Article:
Preparing for Divorce in the New Year

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The holiday season is now over and it is not uncommon that couples contemplating divorce decide to do so after the holidays.  If you and your spouse have already decided that a divorce is inevitable, there are a few ways you can start to prepare for what lays ahead.

The following are a few things to consider as you take the New Year head on and prepare for your divorce:

  • Start collecting all of your financial documents. Some may not arrive until the end of January, but begin to gather your W-2s, 401(k) statements, bank statements, etc.
  • Make sure that you each have a copy of your income tax returns from the past three years. If you do not have a physical copy of them you can call your accountant to send them along.
  • Establish your own individual credit card and individual bank account if you have not already done so.
  • Speak to an attorney regarding any initial financial decisions. Transferring assets of any nature before you file for divorce is discouraged because it looks like you are trying to hide assets. It is important to understand that during the course of the divorce you are required to provide full financial disclosure of any asset to which you have an interest. This is the case for any asset that is held in your name individually or jointly, however, it also applies for any asset that is held in the name of a third party for your benefit.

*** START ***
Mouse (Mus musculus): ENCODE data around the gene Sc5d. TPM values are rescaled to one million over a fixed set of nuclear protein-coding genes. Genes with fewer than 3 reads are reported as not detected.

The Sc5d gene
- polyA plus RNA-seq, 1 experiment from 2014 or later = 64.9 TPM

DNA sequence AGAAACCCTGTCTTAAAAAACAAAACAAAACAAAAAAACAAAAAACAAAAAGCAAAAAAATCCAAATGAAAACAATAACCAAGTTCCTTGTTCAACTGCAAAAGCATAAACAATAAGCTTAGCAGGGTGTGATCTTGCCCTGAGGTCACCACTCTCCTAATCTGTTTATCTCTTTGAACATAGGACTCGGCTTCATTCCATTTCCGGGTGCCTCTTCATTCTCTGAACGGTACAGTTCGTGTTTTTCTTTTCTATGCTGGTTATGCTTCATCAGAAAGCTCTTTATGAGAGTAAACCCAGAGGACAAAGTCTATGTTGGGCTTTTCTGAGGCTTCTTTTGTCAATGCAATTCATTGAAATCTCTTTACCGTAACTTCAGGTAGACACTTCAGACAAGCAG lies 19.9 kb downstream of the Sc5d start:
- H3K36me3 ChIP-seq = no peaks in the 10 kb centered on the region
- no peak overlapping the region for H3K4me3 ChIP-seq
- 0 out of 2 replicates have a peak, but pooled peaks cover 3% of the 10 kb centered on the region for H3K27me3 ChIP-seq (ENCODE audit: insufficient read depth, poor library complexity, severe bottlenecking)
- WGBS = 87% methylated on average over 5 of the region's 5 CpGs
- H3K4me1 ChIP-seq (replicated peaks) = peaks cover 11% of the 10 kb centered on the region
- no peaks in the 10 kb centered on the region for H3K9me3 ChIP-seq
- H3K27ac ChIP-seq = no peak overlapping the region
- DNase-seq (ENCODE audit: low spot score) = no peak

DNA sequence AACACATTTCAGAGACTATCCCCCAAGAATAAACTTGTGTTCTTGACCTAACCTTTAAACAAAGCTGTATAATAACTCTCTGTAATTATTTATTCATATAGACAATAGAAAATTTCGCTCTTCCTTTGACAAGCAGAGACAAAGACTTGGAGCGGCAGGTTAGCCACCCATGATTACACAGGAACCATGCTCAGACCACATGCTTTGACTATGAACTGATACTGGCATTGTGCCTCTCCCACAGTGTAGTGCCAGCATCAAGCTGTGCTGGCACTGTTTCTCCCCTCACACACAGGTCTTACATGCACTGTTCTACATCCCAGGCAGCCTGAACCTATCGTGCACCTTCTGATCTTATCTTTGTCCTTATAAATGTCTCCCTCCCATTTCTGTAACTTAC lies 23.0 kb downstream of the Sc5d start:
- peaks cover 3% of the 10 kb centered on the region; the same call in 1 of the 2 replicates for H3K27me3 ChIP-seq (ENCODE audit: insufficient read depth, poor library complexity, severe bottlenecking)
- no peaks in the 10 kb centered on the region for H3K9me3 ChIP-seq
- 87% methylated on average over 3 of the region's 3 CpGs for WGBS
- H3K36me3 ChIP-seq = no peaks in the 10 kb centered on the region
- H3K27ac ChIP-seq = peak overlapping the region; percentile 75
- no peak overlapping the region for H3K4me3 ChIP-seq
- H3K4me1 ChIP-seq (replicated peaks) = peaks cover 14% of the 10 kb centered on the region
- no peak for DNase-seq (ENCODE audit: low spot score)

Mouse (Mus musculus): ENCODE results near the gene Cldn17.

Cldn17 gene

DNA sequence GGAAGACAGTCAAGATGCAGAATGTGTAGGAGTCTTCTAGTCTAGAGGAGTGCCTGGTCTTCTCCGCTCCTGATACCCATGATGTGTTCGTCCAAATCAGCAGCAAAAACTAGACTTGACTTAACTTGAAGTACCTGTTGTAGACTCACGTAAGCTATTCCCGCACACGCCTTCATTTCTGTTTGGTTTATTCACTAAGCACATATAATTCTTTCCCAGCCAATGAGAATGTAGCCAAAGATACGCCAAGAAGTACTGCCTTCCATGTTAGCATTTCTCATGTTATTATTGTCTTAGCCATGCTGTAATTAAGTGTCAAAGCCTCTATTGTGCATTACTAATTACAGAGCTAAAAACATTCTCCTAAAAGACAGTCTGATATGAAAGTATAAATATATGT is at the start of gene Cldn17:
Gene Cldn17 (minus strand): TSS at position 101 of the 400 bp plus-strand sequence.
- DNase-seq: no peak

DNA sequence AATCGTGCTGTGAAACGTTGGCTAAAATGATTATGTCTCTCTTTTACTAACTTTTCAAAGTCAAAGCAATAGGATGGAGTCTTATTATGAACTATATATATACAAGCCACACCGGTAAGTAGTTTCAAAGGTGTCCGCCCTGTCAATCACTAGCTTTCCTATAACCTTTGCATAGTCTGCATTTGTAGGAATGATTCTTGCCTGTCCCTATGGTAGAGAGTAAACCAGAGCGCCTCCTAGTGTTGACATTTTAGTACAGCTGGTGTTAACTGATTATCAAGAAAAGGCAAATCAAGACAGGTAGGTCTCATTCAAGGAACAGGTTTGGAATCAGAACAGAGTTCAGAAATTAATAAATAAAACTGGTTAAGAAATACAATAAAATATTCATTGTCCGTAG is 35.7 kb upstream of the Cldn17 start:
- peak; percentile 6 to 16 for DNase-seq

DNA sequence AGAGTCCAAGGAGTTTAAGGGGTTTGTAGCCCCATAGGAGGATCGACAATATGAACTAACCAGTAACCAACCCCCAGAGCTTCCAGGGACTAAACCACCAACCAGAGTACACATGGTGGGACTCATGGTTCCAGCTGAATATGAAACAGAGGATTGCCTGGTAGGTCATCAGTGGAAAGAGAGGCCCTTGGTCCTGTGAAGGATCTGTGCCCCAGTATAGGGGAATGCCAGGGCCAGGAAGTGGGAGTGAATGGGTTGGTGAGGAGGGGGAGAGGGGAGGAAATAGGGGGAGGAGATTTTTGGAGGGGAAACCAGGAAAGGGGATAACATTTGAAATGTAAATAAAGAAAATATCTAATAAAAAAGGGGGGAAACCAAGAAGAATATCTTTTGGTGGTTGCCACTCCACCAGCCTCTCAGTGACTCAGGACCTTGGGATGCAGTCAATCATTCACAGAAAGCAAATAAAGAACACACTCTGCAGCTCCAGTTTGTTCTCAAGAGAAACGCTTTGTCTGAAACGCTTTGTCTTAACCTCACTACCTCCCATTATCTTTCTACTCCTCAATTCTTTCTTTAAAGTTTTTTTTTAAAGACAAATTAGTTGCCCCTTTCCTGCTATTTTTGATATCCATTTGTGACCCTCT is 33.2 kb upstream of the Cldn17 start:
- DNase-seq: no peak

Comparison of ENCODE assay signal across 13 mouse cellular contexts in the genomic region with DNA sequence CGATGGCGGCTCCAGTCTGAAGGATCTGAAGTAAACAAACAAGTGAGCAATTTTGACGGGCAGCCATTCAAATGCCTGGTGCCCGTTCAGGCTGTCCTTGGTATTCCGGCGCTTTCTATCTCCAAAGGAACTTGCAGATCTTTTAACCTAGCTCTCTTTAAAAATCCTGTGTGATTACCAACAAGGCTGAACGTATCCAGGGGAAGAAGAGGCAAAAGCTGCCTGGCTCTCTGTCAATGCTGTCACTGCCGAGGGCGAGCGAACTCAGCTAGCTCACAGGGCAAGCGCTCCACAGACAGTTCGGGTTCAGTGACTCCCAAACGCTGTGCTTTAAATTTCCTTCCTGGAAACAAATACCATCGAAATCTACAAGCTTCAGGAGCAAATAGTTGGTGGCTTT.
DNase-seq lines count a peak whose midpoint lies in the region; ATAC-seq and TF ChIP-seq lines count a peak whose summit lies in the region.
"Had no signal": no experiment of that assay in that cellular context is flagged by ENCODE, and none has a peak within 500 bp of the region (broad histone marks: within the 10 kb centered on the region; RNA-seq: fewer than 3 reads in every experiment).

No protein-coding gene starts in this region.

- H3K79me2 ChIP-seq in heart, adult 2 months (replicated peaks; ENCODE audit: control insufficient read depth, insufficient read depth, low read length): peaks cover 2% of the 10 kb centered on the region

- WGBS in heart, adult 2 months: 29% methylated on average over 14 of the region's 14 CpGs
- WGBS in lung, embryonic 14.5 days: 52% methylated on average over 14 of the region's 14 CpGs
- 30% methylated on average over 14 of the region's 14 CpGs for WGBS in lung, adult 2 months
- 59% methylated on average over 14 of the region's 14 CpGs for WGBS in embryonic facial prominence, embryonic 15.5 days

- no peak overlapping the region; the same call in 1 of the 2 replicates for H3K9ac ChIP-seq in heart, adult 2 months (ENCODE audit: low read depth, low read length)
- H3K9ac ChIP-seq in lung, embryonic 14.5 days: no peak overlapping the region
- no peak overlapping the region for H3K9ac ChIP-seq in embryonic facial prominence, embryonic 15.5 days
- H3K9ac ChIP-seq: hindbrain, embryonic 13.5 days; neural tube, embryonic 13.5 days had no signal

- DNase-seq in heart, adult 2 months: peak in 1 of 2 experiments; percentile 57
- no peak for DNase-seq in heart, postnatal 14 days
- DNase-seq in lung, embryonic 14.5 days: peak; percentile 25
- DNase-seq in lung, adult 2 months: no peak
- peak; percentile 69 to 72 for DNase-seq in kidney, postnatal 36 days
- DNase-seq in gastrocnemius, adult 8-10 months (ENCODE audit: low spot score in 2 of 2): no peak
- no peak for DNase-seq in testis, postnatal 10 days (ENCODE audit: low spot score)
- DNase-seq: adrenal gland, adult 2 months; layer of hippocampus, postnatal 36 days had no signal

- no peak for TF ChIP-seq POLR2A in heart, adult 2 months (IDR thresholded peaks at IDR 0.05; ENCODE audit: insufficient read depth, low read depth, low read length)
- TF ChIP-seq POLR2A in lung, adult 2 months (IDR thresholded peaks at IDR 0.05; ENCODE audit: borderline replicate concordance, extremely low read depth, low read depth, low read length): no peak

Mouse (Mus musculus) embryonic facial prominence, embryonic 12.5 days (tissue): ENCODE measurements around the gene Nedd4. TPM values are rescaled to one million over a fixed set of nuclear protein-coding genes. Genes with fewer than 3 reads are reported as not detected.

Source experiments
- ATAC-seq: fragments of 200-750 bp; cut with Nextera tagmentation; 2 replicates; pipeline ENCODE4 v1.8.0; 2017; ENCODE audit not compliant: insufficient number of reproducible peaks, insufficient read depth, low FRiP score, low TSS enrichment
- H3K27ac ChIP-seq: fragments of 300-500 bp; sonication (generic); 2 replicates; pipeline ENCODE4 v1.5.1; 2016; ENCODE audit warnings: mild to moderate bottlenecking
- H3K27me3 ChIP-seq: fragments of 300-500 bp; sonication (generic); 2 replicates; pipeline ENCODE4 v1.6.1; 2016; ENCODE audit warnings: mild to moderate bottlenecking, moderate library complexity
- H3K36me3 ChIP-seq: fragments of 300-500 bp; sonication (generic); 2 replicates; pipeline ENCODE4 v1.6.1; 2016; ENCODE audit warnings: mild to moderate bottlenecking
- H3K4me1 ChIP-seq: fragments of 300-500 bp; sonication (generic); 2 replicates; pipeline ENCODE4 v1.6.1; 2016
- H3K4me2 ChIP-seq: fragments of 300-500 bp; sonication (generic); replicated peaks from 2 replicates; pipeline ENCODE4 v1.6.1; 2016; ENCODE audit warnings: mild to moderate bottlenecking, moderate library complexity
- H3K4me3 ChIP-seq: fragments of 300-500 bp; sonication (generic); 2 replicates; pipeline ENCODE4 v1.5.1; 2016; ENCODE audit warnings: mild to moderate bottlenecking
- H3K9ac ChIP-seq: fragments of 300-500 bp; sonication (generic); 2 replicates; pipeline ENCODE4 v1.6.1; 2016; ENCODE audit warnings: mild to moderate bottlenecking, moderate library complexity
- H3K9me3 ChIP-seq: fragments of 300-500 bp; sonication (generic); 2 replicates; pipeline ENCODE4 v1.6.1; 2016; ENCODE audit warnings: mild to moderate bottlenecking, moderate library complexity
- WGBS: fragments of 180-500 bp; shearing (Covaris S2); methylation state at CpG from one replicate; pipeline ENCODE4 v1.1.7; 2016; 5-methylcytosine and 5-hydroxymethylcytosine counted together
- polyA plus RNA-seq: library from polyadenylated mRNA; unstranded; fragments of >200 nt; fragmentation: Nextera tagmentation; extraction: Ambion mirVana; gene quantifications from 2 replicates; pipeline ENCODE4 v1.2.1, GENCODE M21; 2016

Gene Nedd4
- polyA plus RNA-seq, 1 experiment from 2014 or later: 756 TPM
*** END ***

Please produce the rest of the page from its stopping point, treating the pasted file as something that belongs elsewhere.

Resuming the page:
• Sort out your health insurance information as it will play a role in your divorce, whether you have children or not.
  • If children are involved, the impact of a divorce will greatly disrupt a child’s life. His or her routine is going to be changed and life may be unstable for a period of time. Adjusting is not going to be easy. Learn to operate in a civil manner with your spouse to create a positive environment for the children.
  • Begin sorting out parenting schedules and co-parenting strategies.
  • Maintain old traditions with the children if it works for everyone involved but don’t be afraid to create new traditions as well.
  • In some cases it helps to inform your children’s teachers that you are going through a divorce. This is especially true if habits or performance begins to change in the classroom.
  • Inform close friends and family about the decision you and your spouse have made.
  • Remember that it’s okay to feel sad or upset about your situation but that everything really will be okay in the long run.

Kicking off the New Year thinking that your marriage “failed” doesn’t seem like the ideal situation; but staying organized, remaining civil, and staying in a routine will help to approach the divorce efficiently. There are many issues to contemplate during divorce, be sure to seek out the help of an experienced divorce attorney during this difficult transition.